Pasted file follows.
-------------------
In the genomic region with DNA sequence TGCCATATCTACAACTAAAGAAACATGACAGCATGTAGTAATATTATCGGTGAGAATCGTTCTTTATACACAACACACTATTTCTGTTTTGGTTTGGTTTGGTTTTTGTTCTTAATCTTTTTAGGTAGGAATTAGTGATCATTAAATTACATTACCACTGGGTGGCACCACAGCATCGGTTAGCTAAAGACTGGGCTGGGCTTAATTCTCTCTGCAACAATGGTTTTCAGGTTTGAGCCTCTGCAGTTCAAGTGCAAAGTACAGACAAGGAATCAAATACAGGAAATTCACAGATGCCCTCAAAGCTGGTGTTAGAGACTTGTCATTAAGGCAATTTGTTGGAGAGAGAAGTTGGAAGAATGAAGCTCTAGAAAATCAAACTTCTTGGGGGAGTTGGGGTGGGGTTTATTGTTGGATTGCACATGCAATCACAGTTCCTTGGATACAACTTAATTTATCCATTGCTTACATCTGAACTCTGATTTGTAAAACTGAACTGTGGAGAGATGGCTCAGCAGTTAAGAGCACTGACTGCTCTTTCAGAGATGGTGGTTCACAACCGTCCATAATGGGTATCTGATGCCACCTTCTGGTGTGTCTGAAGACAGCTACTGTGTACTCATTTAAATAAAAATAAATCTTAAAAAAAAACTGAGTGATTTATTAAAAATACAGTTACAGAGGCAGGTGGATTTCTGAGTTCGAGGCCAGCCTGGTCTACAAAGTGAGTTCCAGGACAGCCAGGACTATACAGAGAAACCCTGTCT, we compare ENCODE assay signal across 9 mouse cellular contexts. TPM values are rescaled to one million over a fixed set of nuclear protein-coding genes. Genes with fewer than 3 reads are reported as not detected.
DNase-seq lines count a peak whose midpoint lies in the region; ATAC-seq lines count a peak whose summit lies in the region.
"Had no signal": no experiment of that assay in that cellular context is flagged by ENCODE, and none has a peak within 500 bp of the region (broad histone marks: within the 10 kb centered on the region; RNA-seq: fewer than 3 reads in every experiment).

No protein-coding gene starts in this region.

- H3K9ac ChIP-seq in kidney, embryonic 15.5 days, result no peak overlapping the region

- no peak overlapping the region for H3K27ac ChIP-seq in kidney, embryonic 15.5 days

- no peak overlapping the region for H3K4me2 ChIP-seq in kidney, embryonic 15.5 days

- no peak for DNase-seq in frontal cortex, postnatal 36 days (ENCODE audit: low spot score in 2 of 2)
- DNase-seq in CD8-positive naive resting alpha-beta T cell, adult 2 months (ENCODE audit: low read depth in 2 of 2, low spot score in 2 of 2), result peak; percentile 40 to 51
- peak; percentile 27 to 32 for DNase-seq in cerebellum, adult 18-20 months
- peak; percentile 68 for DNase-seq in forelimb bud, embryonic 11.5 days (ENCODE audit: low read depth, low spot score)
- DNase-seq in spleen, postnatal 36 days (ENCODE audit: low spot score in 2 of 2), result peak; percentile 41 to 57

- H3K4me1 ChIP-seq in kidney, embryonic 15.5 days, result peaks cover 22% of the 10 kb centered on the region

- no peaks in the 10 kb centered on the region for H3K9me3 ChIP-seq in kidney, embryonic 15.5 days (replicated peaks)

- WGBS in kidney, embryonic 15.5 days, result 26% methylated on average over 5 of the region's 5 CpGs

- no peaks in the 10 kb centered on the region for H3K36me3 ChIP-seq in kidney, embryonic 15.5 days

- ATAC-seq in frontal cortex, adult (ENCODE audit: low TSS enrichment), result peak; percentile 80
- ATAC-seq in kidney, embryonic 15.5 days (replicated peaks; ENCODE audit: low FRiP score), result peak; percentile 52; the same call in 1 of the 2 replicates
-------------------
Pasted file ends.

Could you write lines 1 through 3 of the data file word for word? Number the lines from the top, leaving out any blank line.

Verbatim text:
In the genomic region with DNA sequence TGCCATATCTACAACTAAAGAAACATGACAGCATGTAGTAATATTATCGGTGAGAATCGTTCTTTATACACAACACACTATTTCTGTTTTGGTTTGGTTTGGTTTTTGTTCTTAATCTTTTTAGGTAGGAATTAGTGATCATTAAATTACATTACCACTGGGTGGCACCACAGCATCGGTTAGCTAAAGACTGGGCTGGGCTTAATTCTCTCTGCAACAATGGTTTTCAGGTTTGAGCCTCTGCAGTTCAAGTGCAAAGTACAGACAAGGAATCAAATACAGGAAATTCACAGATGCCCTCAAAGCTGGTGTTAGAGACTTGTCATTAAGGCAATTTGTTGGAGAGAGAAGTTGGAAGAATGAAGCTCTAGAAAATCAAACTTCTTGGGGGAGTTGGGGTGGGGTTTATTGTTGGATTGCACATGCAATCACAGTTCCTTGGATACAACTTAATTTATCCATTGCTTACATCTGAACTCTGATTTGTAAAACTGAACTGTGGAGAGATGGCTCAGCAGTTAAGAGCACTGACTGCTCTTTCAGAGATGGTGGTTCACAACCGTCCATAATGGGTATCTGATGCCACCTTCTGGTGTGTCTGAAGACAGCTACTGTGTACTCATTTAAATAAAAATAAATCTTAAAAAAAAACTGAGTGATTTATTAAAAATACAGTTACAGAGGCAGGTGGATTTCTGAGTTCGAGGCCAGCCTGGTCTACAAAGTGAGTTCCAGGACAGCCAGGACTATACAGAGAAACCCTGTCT, we compare ENCODE assay signal across 9 mouse cellular contexts. TPM values are rescaled to one million over a fixed set of nuclear protein-coding genes. Genes with fewer than 3 reads are reported as not detected.
DNase-seq lines count a peak whose midpoint lies in the region; ATAC-seq lines count a peak whose summit lies in the region.
"Had no signal": no experiment of that assay in that cellular context is flagged by ENCODE, and none has a peak within 500 bp of the region (broad histone marks: within the 10 kb centered on the region; RNA-seq: fewer than 3 reads in every experiment).